Copper is a trace element, with the atomic number of 29, that plays an important part in the
conversion of iron to
haemoglobin, the enzyme found in red blood cells, which binds with oxygen in the lungs to get it into the blood.
Copper also helps in the synthesis of other proteins and enzymes and supports the functioning of the nervous system and stimulates the growth of red blood cells
and is necessary for the correct functioning of brain cells. It also helps with the maintenance and development of bones, tendons and connective tissues.
t is also an integral part of certain digestive enzymes and makes the amino acid tyrosine
usable, enabling it to work as the pigmenting factor for hair and skin. It is also is linked with thyroid metabolism especially in hormone production and absorption.
Copper, together with zinc improves the absorption of vitamin D, the vitamin which aids in the absorption of calcium.
Copper and zinc are antagonists, and the balance between them is an example of biological dualism which means they must be consumed in balanced measures as they have an effect on each other. An intake of too much zinc, which is a key ingredient in some over-the-counter cold remedies, can cause irreversible neurological ailments associated with copper deficiency. Likewise too much copper can displace zinc in the body and cause the zinc deficiency symptoms.
Copper is also essential for the utilisation of vitamin C and works as an antioxidant. It can also help to prevent
strengthens the immune system and protects against
and vascular diseases.
There are approximately 75 to 150mg of copper in the adult human body. Newborn infants have higher concentrations than adults. Liver, brain, kidney, heart, and hair contain relatively high concentration. Average serum copper levels are higher in adult females than in males. Serum copper levels also increase significantly in women both during pregnancy and when taking oral contraceptives.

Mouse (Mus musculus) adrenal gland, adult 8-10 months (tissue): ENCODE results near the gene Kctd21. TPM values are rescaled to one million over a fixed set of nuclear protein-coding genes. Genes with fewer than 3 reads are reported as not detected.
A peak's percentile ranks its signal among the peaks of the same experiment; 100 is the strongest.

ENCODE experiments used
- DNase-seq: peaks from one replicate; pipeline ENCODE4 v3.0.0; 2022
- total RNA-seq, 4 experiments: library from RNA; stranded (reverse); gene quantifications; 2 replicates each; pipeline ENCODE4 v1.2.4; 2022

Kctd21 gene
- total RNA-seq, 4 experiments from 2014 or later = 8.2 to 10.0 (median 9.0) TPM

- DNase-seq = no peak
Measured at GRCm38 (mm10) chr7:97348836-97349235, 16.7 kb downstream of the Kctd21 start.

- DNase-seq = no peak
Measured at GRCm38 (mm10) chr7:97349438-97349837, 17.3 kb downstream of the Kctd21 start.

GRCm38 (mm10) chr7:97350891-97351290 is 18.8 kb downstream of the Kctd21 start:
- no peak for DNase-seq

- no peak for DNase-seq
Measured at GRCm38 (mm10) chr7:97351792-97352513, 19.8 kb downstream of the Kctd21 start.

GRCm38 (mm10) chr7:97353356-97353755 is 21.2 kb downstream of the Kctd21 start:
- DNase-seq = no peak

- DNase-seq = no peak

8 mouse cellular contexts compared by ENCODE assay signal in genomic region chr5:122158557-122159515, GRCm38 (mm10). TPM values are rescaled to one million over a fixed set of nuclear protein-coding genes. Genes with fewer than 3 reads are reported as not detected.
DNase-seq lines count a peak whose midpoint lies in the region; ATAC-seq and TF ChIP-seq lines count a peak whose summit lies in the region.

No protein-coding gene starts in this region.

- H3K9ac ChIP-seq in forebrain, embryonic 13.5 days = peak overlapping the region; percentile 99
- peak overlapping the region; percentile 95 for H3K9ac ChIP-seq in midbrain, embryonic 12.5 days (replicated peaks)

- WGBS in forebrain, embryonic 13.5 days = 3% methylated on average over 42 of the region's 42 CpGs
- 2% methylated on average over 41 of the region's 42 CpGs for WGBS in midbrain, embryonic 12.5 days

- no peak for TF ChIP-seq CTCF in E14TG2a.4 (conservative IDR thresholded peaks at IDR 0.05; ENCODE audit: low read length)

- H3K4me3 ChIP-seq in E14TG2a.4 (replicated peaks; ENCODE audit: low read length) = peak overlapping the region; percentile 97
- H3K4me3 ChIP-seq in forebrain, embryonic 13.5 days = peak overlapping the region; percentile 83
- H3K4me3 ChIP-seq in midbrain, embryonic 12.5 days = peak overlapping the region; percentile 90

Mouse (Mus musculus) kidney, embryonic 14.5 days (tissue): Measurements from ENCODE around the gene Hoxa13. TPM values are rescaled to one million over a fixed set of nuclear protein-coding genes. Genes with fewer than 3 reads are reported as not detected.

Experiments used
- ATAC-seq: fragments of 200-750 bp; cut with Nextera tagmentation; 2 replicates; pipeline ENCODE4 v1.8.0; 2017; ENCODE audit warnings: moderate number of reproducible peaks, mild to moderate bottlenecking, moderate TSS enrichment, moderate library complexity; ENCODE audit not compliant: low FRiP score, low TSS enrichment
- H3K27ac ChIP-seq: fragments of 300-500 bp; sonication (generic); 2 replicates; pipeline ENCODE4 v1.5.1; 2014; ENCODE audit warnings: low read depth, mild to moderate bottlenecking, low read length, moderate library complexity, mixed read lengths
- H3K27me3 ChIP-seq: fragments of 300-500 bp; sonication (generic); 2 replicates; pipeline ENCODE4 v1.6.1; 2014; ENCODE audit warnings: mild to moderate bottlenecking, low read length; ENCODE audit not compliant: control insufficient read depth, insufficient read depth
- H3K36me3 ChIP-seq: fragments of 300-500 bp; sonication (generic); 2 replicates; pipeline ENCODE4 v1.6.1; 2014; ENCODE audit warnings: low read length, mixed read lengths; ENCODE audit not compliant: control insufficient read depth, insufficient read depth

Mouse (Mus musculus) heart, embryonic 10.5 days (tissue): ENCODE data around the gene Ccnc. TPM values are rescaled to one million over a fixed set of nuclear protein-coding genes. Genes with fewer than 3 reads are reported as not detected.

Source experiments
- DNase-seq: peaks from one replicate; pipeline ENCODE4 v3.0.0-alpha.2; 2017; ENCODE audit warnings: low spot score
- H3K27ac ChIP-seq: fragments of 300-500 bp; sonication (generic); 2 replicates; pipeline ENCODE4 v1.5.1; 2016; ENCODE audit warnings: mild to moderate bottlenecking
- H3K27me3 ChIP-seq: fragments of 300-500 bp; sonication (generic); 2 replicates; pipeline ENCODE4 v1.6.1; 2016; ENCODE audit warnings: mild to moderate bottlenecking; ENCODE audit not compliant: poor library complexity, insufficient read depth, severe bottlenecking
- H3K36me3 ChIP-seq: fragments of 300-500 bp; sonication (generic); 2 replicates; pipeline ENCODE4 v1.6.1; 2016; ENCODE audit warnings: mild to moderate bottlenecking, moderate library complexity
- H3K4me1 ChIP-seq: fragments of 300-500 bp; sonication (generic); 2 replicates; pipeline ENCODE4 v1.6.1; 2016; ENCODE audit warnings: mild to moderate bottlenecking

Low levels of cooper may result in bodily weakness,
impaired respiration and can cause premature hair greying,
infertility and premature wrinkling of the skin. It can also lead to
fragile bones, excitability and loss of the taste sense.
Some evidence suggests that too little molybdenum in the diet may be responsible for some health problems such as Wilson's disease in which the body cannot process copper.
Water companies often add copper and other chemical compounds to reduce the growth of certain harmful algae and moulds in reservoirs. While copper is a nutrient mineral, most people have too much of it in their bodies. Vegetarian diets are high in copper. Weak adrenal glands cause copper accumulation. Birth control pills raise copper and copper intra-uterine devices can severely raise copper levels.
Copper toxicity is very common and can cause depression, anxiety, mood swings, panic attacks, fatigue, headaches, skin rashes and even cancer. It can also result in
diarrhoea, muscle pain,
dementia, damage to the
liver, discolouration of the skin and hair and can cause hyperactivity in
Highest sources of copper in milligrams per 200 calorie serving
Clams 49 mg
Calf’s liver 17 mg
Beef 17 mg
Oysters (raw) 13 mg
Lamb 10 mg
Duck 9 mg
Himalayan salt crystals 6 mg
Sea salt (unrefined) 6 mg
Spirulina 5 mg
Chlorella 5 mg
Squid 4 mg
Lobster 4 mg
Mushrooms (Crimini) 4 mg
Mushrooms (Shiitake) 3 mg
Basil 3 mg
Cocoa (organic) 3 mg
Capers 3 mg
Mineral water 3 mg
Apple cider vinegar 3 mg
Chamomile tea 3 mg
Lemons 3 mg
Chicory greens 3 mg
Turnip greens 3 mg
Cashew nuts 2.2 mg
Crab 2 mg
Squid 2 mg
Potatoes (with skins) 2 mg
Coriander 2 mg
Asparagus 2 mg
Swiss chard 2 mg
Winged beans 2 mg
Beetroot greens 2mg
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